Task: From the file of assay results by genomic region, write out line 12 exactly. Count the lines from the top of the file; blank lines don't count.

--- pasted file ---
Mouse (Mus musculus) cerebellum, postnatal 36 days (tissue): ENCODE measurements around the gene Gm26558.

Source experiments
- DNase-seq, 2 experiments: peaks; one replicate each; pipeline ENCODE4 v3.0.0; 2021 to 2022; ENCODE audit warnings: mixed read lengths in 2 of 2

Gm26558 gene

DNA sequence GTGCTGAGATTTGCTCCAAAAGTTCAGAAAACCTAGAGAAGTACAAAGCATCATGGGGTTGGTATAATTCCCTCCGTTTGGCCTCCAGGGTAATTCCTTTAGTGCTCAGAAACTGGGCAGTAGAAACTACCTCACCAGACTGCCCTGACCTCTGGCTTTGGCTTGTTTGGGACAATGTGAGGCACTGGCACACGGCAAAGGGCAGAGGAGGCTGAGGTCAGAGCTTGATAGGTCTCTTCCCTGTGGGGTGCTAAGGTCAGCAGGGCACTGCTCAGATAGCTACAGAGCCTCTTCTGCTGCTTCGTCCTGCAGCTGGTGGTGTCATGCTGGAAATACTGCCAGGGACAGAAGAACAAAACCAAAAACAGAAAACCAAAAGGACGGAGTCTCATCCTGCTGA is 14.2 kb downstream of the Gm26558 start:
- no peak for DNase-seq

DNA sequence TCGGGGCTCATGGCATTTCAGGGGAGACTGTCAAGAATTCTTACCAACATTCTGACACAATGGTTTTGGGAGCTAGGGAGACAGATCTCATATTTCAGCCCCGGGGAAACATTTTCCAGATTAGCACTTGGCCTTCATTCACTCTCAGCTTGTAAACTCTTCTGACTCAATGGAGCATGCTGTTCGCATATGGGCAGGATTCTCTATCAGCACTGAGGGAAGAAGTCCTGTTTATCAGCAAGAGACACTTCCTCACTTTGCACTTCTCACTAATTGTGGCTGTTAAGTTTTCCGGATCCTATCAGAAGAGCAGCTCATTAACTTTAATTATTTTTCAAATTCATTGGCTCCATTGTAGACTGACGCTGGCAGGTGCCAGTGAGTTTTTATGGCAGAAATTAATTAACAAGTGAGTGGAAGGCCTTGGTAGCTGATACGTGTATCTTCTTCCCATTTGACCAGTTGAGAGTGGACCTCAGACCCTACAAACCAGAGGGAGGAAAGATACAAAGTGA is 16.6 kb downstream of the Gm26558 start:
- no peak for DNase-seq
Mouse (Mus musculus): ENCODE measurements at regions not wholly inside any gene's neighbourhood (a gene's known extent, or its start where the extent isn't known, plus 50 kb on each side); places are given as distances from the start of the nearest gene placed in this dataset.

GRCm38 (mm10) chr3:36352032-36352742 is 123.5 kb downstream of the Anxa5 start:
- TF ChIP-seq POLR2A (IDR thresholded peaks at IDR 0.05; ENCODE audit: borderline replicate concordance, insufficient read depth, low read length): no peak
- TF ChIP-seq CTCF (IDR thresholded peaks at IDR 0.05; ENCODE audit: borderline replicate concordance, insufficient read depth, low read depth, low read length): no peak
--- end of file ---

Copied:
- TF ChIP-seq CTCF (IDR thresholded peaks at IDR 0.05; ENCODE audit: borderline replicate concordance, insufficient read depth, low read depth, low read length): no peak